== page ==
Palliative care for children represents a special, albeit closely related field to adult palliative care. WHO’s definition of palliative care appropriate for children and their families is as follows; the principles apply to other paediatric chronic disorders (WHO; 1998a):
Palliative care for children is the active total care of the child's body, mind and spirit, and also involves giving support to the family. It begins when illness is diagnosed, and continues regardless of whether or not a child receives treatment directed at the disease. Health providers must evaluate and alleviate a child's physical, psychological, and social distress. Effective palliative care requires a broad multidisciplinary approach that includes the family and makes use of available community resources; it can be successfully implemented even if resources are limited. It can be provided in tertiary care facilities, in community health centres and even in children's homes.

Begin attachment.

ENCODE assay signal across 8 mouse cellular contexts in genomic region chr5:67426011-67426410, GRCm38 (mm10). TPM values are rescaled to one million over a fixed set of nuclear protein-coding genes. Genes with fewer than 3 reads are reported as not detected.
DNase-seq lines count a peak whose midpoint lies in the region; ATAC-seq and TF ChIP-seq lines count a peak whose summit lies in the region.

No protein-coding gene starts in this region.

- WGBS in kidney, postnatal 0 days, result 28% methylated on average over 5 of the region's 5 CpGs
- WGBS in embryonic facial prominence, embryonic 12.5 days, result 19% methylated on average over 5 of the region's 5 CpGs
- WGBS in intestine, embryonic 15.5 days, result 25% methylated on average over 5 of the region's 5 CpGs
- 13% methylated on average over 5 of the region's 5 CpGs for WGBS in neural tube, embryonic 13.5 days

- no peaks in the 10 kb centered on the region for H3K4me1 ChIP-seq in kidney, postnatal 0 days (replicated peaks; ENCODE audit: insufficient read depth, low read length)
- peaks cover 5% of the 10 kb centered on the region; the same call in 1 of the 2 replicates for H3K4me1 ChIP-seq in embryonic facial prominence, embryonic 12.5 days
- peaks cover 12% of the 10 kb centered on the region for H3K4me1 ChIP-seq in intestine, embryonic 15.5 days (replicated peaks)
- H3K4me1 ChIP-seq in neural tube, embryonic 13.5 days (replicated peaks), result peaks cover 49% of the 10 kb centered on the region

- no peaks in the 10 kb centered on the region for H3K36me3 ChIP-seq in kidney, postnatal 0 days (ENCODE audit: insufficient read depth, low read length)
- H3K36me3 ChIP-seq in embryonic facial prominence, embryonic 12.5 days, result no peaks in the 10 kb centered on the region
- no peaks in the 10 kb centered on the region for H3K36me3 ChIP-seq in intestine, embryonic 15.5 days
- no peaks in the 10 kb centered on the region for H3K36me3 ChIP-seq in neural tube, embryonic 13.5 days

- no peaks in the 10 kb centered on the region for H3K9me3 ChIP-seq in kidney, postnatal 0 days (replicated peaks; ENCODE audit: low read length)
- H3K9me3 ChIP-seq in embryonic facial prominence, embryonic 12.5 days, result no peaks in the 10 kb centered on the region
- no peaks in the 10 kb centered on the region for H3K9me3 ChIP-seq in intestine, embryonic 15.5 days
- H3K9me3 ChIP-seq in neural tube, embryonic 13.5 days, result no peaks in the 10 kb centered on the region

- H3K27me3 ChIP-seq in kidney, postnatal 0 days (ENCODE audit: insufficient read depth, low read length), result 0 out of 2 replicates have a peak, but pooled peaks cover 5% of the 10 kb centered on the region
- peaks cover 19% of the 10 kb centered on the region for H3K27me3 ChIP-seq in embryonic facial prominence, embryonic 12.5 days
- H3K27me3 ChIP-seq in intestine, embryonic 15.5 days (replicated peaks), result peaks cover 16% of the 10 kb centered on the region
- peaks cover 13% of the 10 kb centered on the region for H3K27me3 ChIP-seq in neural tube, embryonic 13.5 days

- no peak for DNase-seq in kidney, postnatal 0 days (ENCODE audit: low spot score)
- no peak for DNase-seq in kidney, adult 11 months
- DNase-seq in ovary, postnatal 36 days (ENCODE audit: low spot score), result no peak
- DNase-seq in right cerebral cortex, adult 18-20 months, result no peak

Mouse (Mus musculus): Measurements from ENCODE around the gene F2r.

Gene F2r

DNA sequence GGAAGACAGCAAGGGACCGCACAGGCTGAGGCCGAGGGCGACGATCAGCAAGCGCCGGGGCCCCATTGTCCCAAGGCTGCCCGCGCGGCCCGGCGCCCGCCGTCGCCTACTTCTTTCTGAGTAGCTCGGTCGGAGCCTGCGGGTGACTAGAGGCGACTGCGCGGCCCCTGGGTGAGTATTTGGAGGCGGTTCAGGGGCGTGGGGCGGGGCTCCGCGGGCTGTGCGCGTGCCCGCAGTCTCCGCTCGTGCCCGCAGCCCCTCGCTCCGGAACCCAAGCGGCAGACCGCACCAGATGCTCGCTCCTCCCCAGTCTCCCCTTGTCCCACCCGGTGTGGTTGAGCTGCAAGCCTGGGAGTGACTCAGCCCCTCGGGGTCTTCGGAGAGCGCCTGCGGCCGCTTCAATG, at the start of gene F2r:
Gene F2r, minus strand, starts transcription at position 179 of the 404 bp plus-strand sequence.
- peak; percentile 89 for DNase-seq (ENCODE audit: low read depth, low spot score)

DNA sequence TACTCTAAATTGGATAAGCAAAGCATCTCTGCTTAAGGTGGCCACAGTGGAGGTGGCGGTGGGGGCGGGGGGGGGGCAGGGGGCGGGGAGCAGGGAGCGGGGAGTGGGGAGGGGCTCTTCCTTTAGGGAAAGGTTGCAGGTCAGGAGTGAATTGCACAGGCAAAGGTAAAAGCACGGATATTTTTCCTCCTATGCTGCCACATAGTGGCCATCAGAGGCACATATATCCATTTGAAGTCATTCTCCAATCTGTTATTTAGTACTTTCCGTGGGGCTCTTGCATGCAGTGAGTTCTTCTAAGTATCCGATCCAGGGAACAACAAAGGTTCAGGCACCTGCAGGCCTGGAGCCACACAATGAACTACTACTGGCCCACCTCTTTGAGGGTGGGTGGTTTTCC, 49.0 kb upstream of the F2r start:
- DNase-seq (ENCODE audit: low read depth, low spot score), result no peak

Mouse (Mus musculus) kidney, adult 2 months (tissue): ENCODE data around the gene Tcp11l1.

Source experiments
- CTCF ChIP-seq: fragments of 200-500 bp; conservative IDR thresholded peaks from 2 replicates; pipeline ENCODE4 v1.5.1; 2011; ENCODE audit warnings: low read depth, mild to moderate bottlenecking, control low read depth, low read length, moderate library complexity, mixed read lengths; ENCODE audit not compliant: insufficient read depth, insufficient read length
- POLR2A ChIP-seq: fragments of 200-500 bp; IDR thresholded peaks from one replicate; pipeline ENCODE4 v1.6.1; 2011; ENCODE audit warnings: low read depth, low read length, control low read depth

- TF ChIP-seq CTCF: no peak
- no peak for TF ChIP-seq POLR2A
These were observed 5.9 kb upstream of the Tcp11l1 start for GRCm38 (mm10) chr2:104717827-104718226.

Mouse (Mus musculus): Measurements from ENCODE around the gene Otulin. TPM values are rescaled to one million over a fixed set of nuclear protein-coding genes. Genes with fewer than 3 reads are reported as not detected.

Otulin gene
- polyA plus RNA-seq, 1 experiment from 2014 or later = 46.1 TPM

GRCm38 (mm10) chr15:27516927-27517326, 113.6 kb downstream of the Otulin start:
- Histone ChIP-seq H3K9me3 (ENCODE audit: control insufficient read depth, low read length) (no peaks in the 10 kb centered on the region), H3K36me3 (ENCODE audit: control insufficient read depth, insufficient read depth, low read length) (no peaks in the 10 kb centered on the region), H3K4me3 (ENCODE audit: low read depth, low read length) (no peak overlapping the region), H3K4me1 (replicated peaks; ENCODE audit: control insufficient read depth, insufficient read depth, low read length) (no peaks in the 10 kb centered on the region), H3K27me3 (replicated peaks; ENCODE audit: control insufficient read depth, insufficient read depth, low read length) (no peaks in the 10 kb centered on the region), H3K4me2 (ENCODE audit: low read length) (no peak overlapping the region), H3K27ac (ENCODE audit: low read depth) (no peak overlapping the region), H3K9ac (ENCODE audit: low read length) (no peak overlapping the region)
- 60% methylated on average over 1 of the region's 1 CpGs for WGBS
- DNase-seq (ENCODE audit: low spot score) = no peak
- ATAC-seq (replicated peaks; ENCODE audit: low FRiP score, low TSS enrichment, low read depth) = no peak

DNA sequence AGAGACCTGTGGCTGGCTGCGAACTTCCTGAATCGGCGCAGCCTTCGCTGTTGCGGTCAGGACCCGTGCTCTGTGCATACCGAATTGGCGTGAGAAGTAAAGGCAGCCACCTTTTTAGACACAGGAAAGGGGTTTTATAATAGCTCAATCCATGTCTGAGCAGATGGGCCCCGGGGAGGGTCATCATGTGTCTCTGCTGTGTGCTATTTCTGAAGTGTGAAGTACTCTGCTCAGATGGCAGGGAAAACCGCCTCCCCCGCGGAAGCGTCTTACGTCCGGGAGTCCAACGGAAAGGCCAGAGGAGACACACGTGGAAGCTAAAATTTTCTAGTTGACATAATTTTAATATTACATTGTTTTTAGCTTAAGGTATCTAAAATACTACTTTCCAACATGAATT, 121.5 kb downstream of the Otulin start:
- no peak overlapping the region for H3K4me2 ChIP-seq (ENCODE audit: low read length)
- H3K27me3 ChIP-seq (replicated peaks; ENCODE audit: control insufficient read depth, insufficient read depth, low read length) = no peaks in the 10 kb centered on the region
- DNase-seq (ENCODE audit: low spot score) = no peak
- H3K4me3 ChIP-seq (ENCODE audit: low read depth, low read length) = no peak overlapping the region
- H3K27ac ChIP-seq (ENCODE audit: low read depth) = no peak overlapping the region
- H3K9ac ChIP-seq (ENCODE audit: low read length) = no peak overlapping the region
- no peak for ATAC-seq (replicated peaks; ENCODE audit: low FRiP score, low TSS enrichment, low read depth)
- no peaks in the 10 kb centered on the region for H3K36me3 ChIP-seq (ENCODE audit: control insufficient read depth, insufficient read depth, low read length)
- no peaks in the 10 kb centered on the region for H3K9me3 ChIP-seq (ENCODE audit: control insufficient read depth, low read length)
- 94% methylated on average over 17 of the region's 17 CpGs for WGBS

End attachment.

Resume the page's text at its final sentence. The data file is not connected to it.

The ICPCN is the only international network of organisations and individuals working within all children’s palliative care services across the world. We believe that every life-limited child deserves a high standard of total care, wherever they live in the world.
The aim of palliative care is to achieve quality of life and a dignified death, preferably in a place of the child and family's choosing. All children with palliative care needs require an individual package of care including variable components of both generic and specialist palliative care provided in a planned, coordinated, timely and flexible manner as directed by need.